Next, you get to choose a postcard "Styling" for your image and for text that you can use as a caption right over the image. This last feature is something I really appreciate. I use text to give my photos a bit more personalization. I can place any text I want on the "front" and exactly where I want it by simply dragging it over the image. I can choose from all of the built-in iPhone font styles and colors. A handy slider allows me to adjust the text size so that it can be accommodated over the images just the way I want. Additionally, there are many postcard themes to spice up your postcard image with various borders, vignettes, holiday cheer, a newspaper look, antiquing effects, and other fun choices.

Now for the "back" of the postcard – where the text, address and stamp go! You are given standard iPhone text editing features. You can choose from a list of nine font styles and several colors. Also, through the use of a slider, you can smoothly size the text to make it fit just right. Here’s a nice little touch: you choose from different icons to add at the top to indicate to your recipient what kind of weather you are experiencing at your travel location. You can choose from Sunny, Cloudy, Rainy, Snowy, Storm, or no indication. Nothing fancy – no realtime weather, but it is fun. Finally, in Freeverse’s inimitable style, a facsimile of a postage stamp with postal cancellation is placed on the "back" of your postcard. The stamp features characters from certain Freeverse applications, like Burning Monkey Solitaire and the geek’s all-time favorite, Jared!

When you are satisfied with your postcard creation, you are ready to "share" it with the world! You are given posting choices for Twitter, Facebook, Tumblr, Email, and the upload to the Postmanapp.com web site. For this latter option, you are given a unique URL to share with others who then can view your postcard via their browser of choice. The email option will send your postcard as an attachment image via the device’s Mail app. Of course, you can address the email to as many recipients you want, and enter any text you want to supplement the postcard image. The "front" of the postcard (your image) is directly above the "back" of your postcard where the message, current weather and stamp are displayed.

Finally, you can save your postcard to your Photo Album, and your original image remains untouched. This is important, as it allows you to save the postcard for later use in case you forget someone’s email address while traveling. I call it "non-destructive image editing," and it is something I require when looking for solid photography apps.

By visiting www.Freeverse.com, you can view a little video demonstrating how Postman works.

I’ve been considering what I might like to see added to Postman. Some people seem to think that the addition of photo editing tools would be nice. I disagree. Let’s do our photo editing in dedicated apps (such as Photogene by Omer Shoor or PhotoForge by GhostBird Software). Postman should be left to do what it does best – help us design a postcard using our own image and handle the logistics of sharing it with friends. I would like to see a larger variety of fun photo styles to choose from, while I could do without the pointless pictures of landmarks to fool my viewers with. Additionally, I would like to have the ability to try out different font styles, sizes and colors for the message on the "back" of the postcard. There’s not much to be done to the interface; it is one of the most beautiful examples that I have seen on the iPhone platform. It is easy on the eyes, and highly intuitive, translating to ease-of-use and an overall pleasant experience.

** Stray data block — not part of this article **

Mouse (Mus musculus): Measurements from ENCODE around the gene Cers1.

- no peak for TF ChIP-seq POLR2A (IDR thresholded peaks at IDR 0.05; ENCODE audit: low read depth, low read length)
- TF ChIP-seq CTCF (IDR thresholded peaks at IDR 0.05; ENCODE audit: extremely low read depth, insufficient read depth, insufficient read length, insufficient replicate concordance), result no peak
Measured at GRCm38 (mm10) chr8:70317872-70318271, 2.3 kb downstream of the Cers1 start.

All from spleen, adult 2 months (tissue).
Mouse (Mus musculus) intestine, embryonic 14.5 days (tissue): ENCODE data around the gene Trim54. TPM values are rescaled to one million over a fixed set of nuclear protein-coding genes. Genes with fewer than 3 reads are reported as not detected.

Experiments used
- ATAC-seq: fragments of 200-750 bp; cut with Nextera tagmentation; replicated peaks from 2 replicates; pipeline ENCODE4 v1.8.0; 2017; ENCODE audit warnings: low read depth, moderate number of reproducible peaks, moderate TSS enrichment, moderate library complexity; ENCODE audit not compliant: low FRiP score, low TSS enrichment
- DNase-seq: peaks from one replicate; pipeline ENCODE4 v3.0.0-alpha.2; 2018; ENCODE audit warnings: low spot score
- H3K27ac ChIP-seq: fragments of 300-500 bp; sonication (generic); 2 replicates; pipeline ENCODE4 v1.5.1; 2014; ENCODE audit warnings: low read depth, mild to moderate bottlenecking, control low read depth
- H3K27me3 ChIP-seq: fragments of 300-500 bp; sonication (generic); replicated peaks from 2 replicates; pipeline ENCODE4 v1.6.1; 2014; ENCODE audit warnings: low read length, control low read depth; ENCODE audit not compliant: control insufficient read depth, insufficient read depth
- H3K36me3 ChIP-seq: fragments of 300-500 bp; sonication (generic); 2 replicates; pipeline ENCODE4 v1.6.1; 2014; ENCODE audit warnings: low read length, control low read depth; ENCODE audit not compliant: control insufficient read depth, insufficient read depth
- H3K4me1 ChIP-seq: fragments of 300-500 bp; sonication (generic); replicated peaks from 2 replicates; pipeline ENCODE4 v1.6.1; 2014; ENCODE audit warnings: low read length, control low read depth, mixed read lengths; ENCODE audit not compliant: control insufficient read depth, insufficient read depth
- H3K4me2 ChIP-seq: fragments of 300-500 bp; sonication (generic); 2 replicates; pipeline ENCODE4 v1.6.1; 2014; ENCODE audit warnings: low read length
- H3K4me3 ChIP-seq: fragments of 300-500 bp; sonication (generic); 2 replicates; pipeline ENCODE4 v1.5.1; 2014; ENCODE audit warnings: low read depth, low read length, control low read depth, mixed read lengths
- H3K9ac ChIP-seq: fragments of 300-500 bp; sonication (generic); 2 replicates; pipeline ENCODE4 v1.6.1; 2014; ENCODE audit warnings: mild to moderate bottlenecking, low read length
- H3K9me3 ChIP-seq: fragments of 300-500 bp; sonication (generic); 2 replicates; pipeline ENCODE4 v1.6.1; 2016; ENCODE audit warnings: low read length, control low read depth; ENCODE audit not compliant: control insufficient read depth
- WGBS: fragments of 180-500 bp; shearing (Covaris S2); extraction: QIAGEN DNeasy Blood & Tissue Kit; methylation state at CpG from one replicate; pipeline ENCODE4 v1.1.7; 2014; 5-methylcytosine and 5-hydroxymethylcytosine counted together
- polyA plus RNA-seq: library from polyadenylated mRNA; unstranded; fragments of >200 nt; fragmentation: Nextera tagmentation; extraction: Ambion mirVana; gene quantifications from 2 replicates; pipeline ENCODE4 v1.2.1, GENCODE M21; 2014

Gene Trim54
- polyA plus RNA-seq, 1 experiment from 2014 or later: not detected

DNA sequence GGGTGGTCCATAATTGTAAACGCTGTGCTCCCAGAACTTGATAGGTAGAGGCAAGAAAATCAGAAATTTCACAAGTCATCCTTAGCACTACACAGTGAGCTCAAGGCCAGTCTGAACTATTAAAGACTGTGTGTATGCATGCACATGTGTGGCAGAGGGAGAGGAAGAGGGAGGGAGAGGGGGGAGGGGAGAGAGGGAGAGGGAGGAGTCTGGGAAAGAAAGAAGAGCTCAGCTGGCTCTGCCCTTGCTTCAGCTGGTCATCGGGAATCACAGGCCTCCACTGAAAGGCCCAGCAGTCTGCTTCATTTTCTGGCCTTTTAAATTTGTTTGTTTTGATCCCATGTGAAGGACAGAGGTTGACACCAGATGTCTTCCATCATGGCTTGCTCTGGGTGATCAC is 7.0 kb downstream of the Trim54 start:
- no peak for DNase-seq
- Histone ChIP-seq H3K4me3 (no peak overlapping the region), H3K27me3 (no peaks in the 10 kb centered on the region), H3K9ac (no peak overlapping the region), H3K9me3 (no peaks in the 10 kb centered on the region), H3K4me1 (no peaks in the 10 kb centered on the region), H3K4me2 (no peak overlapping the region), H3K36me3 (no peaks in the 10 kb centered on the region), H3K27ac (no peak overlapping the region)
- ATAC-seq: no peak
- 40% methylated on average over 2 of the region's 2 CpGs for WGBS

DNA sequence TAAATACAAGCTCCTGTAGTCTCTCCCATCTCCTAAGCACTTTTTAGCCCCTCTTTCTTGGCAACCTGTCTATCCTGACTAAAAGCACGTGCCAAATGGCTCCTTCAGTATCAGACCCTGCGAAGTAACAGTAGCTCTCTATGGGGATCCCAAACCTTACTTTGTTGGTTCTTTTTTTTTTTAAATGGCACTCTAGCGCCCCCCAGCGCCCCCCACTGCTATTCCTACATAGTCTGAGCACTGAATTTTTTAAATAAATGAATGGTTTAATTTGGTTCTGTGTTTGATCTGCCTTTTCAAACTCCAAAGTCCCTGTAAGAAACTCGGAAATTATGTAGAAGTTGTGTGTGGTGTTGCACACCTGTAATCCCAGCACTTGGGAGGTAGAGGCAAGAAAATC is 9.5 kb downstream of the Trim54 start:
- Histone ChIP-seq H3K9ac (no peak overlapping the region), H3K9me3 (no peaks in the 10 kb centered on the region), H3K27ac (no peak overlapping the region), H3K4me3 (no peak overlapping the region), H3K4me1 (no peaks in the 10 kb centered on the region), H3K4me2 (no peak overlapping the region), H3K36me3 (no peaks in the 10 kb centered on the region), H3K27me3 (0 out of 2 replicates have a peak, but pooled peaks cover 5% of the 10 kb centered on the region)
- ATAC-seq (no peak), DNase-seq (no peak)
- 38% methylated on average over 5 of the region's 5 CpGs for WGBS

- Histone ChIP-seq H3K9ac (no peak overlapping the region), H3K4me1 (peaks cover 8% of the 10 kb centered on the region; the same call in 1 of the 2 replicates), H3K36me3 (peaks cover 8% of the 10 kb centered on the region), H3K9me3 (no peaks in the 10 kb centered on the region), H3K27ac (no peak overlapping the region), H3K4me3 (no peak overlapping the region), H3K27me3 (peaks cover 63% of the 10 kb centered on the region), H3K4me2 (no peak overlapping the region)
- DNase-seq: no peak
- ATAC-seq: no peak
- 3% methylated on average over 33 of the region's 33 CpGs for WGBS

I rate Postman a solid 9 out of 10! It’s my electronic postcard maker of choice!

Requirements: Compatible with iPhone and iPod Touch, Requires iPhone OS 3.0 or later
Version Reviewed: 2.1.2 (June 12, 2009)

PAPER-BASED PICTURE-POSTCARD APPS


Postino
Company: AnguriaLab, LLC

Price: Free
http://www.angurialab.com

AnguriaLab’s Postino (a word which, interestingly, means "postman" in Italian) is my choice in the paper-based picture-postcard category because it fills my need to send out paper postcards based on my own pictures. I come to expect a lot of my iPhone apps these days, and Postino delivers (pun intended, of course).

What makes Postino different when compared to Freeverse’s Postman app (reviewed above) is that Postino will ultimately generate a real paper postcard which is then physically mailed to one or more recipients. Your recipients’ addresses can be entered either manually or chosen from your Address Book. It is important to note at this point that Postino can also send your postcard creation via email to multiple recipients with the help of your device’s Mail app in collaboration with your Address Book.

Creating the postcard is pretty straightforward and intuitive. You snap a photo with the iPhone or browse for an image from your on-board library. You can move and crop the photo, but you can’t rotate it. You also have the option of framing the image with over 50 frame styles from simple, classic frames to more elaborate and festive frames. You then type the message that will ultimately be printed on the back of the card. However, you are not given a choice of font styles, size or color, and I am hoping that this gets included in a future update.